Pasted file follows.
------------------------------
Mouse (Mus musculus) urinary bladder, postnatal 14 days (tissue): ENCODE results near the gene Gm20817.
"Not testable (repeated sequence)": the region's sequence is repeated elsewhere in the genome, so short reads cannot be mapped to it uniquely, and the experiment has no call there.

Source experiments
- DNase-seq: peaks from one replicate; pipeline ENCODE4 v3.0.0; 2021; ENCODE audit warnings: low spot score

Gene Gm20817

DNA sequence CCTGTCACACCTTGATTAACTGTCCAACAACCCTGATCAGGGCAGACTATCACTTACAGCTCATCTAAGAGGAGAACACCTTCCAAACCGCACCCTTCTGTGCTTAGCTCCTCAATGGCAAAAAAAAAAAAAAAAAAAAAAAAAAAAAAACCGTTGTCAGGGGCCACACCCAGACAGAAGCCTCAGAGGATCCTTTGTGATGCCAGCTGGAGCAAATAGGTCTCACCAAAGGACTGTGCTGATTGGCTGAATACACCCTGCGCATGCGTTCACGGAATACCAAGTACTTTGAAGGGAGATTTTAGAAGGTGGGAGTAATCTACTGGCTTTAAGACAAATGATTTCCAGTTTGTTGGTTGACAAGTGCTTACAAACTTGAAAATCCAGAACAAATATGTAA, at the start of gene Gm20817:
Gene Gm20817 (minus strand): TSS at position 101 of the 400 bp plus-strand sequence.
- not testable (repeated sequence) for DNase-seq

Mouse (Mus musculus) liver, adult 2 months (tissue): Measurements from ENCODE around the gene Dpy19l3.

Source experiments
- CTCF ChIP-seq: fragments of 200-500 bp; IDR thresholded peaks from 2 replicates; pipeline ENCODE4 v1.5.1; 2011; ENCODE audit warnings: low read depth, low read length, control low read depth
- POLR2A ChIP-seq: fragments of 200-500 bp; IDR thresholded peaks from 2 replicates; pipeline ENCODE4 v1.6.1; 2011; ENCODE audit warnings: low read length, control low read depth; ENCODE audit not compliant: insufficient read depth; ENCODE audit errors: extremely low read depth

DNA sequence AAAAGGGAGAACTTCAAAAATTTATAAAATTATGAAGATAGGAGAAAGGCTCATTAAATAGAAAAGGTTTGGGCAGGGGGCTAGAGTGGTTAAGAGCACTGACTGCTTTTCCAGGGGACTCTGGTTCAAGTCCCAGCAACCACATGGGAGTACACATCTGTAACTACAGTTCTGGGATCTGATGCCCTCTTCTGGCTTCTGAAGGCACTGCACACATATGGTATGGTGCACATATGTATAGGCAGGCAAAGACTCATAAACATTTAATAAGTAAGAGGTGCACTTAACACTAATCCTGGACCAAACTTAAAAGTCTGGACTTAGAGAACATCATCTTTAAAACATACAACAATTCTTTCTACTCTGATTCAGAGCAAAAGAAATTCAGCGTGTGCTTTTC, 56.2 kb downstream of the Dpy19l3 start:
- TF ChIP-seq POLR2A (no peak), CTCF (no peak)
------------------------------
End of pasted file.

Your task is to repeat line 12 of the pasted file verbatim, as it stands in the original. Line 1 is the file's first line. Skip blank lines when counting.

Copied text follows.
- POLR2A ChIP-seq: fragments of 200-500 bp; IDR thresholded peaks from 2 replicates; pipeline ENCODE4 v1.6.1; 2011; ENCODE audit warnings: low read length, control low read depth; ENCODE audit not compliant: insufficient read depth; ENCODE audit errors: extremely low read depth